Replace Rear Brake Pads and Rotors
Remove Rear Brake Rotor Remove the retaining screw from the disc mounting hole, tap the rotor gently to release any rust that has accumulated between the rotor and bearing hub. Lift brake rotor from wheel hub, hold on using both hands and do not drop. Step 6 - Install New Brake Rotor
Replace Rear Brake Rotor Check the new rotor against the old brake rotor to make sure they are the same size. Clean the mating surface on the wheel hub before the new brake rotor is installed. Reinstall rotor retainer screw. Step 7 - Reset Rear Brake Caliper
Using a Rear Caliper Reset Tool Before new brake pads can be installed, the rear brake caliper must be reset. The reset tool winds the piston back into position so the new brake pads will fit. This style of brake caliper will not compress with a clamp tool; it can only be reset with the proper reset tool. Step 8 - Reinstall Rear Caliper Mount and Install New Rear Brake Pads
Reinstall Rear Caliper Mount with New Rear Brake Pads After the caliper has been reset, reinstall caliper mounting bolts and make sure the bolts are tight. Then match up the old brake pads to the new brake pads. They should be exactly the same except, of course; the old ones will be worn out. Check the new brake pads for proper fit and install any brake hardware that is required. Step 9 - Remount Rear Brake Caliper
Reinstall Rear Brake Caliper Reinstall the brake caliper, align brake pad hardware and reinstall caliper mounting bolts. (Note: align the rear peg of the brake pad to the groove in the caliper piston.) Recheck and retighten all caliper and caliper mount bolts. Bleed brake system to relieve any air in the system. Before driving the vehicle, push the brake pedal down and let it up slowly. This operation forces the brake pads to travel to the brake rotors. DO NOT DRIVE VEHICLE until proper brake pedal operation resumes. When test driving vehicle listen for any unusual noises during the operation of the brakes. Common Problems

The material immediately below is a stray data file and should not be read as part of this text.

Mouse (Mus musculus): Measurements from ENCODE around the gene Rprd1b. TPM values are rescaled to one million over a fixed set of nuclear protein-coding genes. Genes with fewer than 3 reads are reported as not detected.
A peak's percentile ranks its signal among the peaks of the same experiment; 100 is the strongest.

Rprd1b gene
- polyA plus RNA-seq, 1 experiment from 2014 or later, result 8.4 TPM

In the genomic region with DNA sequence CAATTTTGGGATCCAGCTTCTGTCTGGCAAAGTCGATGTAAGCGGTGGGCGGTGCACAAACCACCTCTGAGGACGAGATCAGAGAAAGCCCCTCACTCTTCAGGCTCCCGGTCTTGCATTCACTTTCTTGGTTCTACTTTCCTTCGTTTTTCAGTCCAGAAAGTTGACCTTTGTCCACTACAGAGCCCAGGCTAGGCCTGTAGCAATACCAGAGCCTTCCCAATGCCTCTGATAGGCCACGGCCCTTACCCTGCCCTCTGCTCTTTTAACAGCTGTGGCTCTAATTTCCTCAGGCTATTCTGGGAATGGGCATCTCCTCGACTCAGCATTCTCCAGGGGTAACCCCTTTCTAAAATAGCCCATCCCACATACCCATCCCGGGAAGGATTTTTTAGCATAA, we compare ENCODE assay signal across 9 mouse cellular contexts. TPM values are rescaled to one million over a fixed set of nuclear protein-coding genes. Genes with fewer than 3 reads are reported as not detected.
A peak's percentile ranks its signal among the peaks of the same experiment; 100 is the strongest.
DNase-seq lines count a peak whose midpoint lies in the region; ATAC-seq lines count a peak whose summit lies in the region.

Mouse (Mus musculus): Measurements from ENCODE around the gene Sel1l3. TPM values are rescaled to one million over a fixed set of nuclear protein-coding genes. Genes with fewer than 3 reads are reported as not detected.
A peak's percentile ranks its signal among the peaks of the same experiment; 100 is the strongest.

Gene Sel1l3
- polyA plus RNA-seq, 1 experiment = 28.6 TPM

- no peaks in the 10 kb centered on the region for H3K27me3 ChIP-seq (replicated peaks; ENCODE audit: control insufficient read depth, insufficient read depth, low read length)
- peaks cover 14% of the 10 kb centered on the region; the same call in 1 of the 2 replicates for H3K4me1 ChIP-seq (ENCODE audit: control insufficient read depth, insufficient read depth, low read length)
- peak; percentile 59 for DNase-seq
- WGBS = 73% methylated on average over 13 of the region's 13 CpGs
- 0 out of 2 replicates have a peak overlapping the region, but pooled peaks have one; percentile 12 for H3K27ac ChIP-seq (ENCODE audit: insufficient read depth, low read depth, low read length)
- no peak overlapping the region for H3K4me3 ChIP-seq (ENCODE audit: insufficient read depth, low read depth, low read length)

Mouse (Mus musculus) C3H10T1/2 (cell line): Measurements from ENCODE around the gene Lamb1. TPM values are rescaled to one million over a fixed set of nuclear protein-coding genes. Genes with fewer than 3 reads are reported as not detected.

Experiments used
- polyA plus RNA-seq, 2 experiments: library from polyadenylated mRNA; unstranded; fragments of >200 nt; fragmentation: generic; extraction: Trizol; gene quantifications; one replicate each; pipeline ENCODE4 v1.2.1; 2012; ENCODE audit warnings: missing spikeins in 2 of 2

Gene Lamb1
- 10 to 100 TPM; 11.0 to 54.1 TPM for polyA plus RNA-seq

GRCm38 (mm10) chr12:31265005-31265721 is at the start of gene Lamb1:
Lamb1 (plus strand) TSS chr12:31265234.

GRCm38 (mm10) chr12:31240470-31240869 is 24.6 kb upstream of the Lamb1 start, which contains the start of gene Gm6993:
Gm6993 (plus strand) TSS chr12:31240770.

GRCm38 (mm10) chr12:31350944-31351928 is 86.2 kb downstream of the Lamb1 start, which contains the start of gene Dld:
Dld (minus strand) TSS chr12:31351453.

- Brake pads wear down too far contacting the rotor making a grinding noise.
- Caliper slides lock up not letting the caliper move causing one brake pad to wear out and not the other.
- If inferior parts are used they will squeak, grumble and not last as long.
Rear Brake Parts
||Rear Brake Pad - Semi metallic brake pads are generally made copper, brass, and steel wool shavings held together in a resin. Ceramic pads are also available for high performance applications.|
||Rear Brake Caliper - Brake calipers provide the squeezing power to the brake pads when you press the brake pedal down. Whether using standard master cylinder or ABS braking systems, brake calipers apply the pressure from the pads to the rotors.|
||Rear Brake Rotor - A brake disc is the rotating part of the braking system that contacts the brake pads. Heat and energy are transferred from the brake disc to the pads while providing friction to stop the car. Cross drill brake discs help dissipate heat more efficiently under extreme driving conditions like long down grades or repeated hard accelerations and decelerations.|
|Brake Master Cylinder - The brake master cylinder supplies brake fluid pressure to the brake system.|